Magazine reporter Michele Affinito discusses how Indigenous peoples around the world are neglected in climate debates and discussions whilst they are the ones who are most knowledgeable in biodiversity conservation.
Another episode of “world leaders engaging in false promises” took place at the 26th United Nations Climate Conference of Parties (COP26) in Glasgow, Scotland. World leaders engaged in political talks to solve the climate crisis, while greatly ignoring the parts of the world’s population that are the most successful in biodiversity conservation: Indigenous peoples.
A mix of neglecting Indigenous struggles, complex bureaucratic processes, stringent coronavirus measures and border policies have rendered this COP26 problematic, to say the least. Discussion tables have not only been unsuccessful at providing effective policy solutions but many of the policies proposed are also being opposed by Indigenous communities who are tired of the continuous commodification of natural resources.
The promise of net-zero emission through carbon capture markets (reforestation, biofuels and technological innovations) is still heavily linked to the ongoing exploitation of natural resources that has contributed to the destruction of our planet. The proposed “solution” will still allow polluters to buy permits to keep polluting, according to Tom Goldtooth, executive director of the Indigenous Environmental Network. While fossil fuel lobbyists have a seat at negotiation tables, Indigenous peoples are protesting outside against this system that kills environmental activists and disregards their requests.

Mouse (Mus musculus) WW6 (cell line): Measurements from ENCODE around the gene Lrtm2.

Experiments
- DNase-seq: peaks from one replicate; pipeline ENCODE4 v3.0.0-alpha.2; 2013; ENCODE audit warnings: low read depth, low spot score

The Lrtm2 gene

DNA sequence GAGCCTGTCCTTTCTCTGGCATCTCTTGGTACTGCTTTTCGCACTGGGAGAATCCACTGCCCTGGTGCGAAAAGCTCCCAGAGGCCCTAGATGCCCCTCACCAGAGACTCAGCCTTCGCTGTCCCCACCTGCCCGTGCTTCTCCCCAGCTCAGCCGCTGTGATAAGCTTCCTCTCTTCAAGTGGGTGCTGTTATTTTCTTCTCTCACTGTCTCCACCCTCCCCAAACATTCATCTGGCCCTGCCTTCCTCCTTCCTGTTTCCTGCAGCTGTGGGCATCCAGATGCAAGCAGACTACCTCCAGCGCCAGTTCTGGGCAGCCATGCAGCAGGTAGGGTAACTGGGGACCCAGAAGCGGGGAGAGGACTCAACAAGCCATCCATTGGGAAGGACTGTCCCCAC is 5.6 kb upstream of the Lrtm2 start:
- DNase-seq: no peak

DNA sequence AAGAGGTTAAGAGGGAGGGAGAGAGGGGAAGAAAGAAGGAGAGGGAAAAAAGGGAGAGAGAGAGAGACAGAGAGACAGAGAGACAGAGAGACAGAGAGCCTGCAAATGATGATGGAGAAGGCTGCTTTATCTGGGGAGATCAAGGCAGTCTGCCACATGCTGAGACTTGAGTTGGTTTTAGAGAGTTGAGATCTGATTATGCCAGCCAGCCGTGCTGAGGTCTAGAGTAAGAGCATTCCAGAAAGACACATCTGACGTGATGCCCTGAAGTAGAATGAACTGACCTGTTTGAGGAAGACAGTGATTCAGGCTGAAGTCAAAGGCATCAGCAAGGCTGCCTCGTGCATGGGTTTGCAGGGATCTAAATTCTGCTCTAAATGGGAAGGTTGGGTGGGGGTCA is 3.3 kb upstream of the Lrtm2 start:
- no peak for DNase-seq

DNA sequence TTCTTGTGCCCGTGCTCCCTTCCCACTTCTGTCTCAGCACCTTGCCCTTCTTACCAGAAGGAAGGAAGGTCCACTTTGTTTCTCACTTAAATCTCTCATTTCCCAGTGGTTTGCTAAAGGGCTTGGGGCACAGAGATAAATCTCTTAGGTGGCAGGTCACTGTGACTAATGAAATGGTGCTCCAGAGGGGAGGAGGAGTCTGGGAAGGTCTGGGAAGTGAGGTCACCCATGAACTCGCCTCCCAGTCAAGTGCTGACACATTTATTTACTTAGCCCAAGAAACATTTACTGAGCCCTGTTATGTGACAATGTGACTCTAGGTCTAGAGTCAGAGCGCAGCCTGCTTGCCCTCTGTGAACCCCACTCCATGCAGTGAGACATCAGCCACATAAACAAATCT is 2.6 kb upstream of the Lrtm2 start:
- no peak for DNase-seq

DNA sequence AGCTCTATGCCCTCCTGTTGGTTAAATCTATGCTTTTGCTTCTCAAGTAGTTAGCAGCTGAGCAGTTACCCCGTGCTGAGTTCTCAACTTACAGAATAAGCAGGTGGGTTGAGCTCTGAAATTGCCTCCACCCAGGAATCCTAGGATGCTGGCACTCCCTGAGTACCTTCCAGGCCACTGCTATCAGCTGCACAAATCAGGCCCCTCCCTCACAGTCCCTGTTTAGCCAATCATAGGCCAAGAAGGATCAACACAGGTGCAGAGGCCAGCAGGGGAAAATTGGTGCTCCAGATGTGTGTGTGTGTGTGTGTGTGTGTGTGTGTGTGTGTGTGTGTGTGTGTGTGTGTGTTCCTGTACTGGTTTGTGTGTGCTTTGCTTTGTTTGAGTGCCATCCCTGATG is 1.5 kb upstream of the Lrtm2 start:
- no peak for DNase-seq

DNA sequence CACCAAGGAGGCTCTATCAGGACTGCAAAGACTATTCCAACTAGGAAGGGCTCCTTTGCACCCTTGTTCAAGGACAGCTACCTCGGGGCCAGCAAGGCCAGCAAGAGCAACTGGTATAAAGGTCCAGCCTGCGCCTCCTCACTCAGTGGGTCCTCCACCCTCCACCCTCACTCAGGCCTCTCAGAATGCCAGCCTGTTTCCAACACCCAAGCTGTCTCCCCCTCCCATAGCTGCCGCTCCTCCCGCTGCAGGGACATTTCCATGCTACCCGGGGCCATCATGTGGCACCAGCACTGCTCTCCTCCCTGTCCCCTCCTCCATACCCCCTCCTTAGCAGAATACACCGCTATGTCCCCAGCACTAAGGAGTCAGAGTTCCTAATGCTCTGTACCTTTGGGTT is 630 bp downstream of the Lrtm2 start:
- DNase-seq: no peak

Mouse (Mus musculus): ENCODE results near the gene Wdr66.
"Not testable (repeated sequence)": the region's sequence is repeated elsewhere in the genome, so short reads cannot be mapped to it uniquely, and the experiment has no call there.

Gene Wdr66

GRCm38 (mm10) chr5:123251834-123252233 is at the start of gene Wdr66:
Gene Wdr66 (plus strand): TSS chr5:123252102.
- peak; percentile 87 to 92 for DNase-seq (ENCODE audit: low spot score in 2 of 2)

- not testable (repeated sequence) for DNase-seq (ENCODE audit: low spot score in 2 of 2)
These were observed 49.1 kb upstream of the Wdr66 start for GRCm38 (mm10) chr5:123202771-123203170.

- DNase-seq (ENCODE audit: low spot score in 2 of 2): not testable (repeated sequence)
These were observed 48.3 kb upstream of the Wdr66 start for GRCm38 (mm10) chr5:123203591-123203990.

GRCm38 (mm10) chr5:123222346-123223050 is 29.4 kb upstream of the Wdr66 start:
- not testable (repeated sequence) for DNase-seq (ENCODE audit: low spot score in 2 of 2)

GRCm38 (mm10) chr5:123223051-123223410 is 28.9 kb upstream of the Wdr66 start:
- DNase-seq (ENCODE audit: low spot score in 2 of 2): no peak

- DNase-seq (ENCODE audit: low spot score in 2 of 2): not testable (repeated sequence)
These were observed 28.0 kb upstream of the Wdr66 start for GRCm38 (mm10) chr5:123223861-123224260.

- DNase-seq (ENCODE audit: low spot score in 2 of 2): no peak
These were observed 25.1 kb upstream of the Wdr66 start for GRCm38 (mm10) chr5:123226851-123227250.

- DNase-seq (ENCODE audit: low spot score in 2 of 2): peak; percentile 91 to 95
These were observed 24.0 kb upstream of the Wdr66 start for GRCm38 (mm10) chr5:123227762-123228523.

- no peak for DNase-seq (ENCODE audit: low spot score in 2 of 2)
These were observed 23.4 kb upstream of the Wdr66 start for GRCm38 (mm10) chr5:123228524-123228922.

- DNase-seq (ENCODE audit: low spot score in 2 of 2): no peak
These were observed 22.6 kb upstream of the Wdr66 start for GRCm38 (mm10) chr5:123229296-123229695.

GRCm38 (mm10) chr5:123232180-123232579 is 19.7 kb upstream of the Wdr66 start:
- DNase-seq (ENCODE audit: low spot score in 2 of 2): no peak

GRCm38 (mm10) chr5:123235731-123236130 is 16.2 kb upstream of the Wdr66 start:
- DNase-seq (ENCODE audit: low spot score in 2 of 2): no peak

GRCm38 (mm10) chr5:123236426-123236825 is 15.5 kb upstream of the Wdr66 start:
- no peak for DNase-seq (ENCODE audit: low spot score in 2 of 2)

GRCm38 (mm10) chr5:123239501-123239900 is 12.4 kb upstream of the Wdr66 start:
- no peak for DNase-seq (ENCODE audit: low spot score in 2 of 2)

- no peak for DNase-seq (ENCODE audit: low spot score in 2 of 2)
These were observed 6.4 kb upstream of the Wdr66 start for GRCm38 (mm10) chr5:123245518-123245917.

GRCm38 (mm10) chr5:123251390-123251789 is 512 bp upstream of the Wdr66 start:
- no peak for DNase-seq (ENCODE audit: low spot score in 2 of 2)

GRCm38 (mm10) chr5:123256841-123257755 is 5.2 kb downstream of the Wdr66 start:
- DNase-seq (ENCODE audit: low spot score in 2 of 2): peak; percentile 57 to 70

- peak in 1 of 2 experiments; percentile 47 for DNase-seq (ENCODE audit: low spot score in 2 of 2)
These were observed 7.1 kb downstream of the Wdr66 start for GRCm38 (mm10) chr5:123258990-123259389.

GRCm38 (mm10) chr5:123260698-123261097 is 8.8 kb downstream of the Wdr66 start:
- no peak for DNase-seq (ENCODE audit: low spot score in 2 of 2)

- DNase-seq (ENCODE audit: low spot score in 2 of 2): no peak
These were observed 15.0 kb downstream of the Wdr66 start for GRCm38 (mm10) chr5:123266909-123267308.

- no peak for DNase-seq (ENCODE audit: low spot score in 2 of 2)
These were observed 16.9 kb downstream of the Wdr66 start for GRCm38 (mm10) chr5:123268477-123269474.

One could object that, compared to the first COP in 1995 in Berlin, Indigenous peoples are more visible. According to some, we should appreciate what has been achieved. However, in 2020, at least 331 human rights activists were killed, one third of them being members of Indigenous communities, according to a report by Humanity United. Therefore, what has actually been achieved is more attention towards the never-ending violence against a minority that keeps fighting to protect its lands. What do we make, then, out of this visibility, if Indigenous peoples’ stories are still instrumentalized and romanticized? The answer: nothing.
Indigenous peoples are still not taken seriously. If they were, the international community would not have stood for a conference centered around climate issues where an Indigenous activist was invited for the first time and only allowed to speak for three minutes. Txai Suruì from Brazil was allotted this short amount of time at the opening of the COP26 after which the world proceeded to ignore Indigenous requests. Three minutes are not enough.
Indigenous peoples are not tokens to be used whenever stated and international organizations are targeted with accusations of neglect. They are not flags to be waved whenever convenient, just to be tossed away again once the momentum is lost. Sonia Guajajara, Helena Gualinga, Hinduo Oumarou Ibrahim, Xiye Bastida, Txai Suruì: these are the names of the people who really care about our future, who put their blood, sweat and tears into their activism despite the violence and neglect they face every day.
We can only dream of a COP27 in which Indigenous peoples will finally be given a seat, or we can actually act to make it possible. We must act to give Indigenous communities a bigger platform to amplify their voices and make our leaders listen. Our future is at stake.